June 8, 2020
Delia Fernandez is an assistant professor of history in the College of Social Science. Her recent chapter, "You’re Going to Need a Team," featured in anthology "Degrees of Difference," discusses her challenges and triumphs as a first-generation graduate student of color. In it, she explains the importance of community support and self-care for her success in academia. The original story written by Liz Schondelmayer can be found at here.
Q: What barriers did you face within academia as a woman of color, and how did those affect your mental health?
A: There are a lot of aspects about academia that people assume you know because you got into graduate school. As a first generation college student, there were so many unwritten rules and information that I was simply unaware of that other students learned from parents or networks.
For example, I often felt like graduate programs assumed students understood the hierarchy of the university. I was lost trying to figure out who made the decisions that affected me as a graduate student. In other cases, other graduate students assumed I had read all the same work they had and seemed to look down on me when I told them I had not. Though I had read other literature and was very prepared intellectually for graduate school, I still felt behind.
Lastly, in many situations, even the language and in particular, the jargon people used in our department, was foreign to me, even though I am a native English speaker and so were most people in the room. All of this combined to make me feel like I simply did not belong in graduate school.
Q: How did support from a team/mentor improve your mental health?
A: My mentors helped to assure me that what I was going through was absolutely normal and that they too had felt that way at some point. Moreover, they also normalized counseling and self-love. They suggested group counseling for advanced graduate students and informed me about spaces in which I could develop my confidence, such as conferences that focused on women of color in academia.
Q: What can professors do to support the mental health and well-being of their graduate students, especially students of color?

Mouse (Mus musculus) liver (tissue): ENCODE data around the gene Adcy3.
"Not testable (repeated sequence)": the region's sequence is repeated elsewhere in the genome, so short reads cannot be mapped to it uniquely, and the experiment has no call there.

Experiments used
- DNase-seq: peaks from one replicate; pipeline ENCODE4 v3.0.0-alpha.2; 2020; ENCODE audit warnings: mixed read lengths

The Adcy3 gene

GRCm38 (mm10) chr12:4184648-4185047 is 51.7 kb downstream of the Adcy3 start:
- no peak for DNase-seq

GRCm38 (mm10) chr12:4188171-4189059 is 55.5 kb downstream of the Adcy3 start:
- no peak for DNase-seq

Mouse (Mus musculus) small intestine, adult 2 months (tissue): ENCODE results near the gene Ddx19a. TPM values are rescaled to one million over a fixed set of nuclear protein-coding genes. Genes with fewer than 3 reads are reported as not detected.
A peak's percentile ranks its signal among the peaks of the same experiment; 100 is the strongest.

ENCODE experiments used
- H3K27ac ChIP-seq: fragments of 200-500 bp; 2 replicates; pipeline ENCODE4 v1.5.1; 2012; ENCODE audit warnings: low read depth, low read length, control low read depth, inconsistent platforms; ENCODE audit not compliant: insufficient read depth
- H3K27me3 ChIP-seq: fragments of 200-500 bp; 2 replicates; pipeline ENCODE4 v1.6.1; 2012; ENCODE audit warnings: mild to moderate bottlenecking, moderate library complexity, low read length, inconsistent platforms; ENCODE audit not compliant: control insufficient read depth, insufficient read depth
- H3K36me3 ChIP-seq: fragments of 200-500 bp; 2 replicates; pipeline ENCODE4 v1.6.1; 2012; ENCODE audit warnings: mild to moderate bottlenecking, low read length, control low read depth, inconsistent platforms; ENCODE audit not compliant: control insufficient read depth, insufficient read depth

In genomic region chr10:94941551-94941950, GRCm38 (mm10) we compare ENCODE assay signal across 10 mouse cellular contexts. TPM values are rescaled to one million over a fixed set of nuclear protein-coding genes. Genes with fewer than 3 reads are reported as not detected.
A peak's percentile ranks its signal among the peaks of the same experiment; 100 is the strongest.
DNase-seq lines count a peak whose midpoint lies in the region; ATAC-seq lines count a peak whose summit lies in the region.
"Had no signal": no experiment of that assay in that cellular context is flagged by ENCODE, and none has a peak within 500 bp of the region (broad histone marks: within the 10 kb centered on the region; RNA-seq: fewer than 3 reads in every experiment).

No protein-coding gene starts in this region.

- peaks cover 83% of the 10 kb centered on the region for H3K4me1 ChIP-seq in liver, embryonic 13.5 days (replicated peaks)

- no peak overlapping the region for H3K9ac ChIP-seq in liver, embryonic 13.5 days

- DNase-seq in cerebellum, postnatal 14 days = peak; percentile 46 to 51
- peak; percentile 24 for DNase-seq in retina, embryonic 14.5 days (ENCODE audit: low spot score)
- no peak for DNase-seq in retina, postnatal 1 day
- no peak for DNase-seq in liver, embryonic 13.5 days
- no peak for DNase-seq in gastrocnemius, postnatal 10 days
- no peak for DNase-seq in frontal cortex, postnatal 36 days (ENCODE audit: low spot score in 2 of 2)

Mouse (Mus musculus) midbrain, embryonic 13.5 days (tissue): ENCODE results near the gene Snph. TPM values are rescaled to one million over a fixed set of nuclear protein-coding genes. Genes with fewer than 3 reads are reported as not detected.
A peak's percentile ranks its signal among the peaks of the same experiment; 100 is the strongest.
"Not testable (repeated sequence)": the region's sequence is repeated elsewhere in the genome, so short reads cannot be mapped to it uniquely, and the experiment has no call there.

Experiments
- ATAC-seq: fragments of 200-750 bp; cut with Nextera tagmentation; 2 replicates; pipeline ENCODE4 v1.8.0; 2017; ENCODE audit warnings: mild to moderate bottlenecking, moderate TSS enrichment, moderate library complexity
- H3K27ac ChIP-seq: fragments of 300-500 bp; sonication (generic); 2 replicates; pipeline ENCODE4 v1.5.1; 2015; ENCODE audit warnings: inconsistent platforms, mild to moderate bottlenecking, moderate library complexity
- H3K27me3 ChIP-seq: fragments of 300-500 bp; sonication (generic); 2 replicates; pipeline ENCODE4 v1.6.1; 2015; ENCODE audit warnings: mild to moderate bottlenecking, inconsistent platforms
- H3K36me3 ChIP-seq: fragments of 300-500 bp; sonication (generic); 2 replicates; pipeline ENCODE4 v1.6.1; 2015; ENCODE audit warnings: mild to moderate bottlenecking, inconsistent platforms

A: The first step is to be as transparent as possible to provide graduate students with some sort of stability. For example, if the academic job market will not have many options, then advisers need to pass that information along to the students and work diligently to help prepare them for work outside of academia.
Advisers can also be mindful of the unique challenges their grad students are facing and be willing to connect students with resources. I also suggest that professors and departments support programs that are aimed at supporting graduate students of color. For example, at Michigan State, we have the Womxn of Color Initiatives that provides programming for women of color at the undergraduate, graduate, faculty and staff level.
Q: How can mental health care be more accessible for graduate students?
A: Universities need to invest in their mental health services. They need to have ample providers who understand graduate school and the specific stressors graduate students face.
Michigan State has a plethora of group counseling opportunities for undergrads and some specifically directed at graduate students, which students can find here. Mental health services could also offer ways for graduate students to connect with a provider who speaks the same native language.
Lastly, universities should also include robust insurance coverage for mental health services. There are numerous studies that cite how stressful our industry can be, and cost should never keep graduate students from accessing needed services.
Q: What free or low-cost self-care activities would you suggest for grad students who are trying to save money?
A: I would suggest graduate students seek out community in a variety of ways. Graduate students should build social networks of other graduate students who can understand the very unique challenges they face. At the same time, I also suggest graduate students have a community outside of academia as a reminder that their studies are only a part of their life and not their entire life.
With the onset of the coronavirus pandemic, there are more free or low cost services available to people. For example, actress and advocate, Taraji Henson, has created an initiative to get underserved communities access to free, online therapy services, which graduate students of color could potentially benefit from.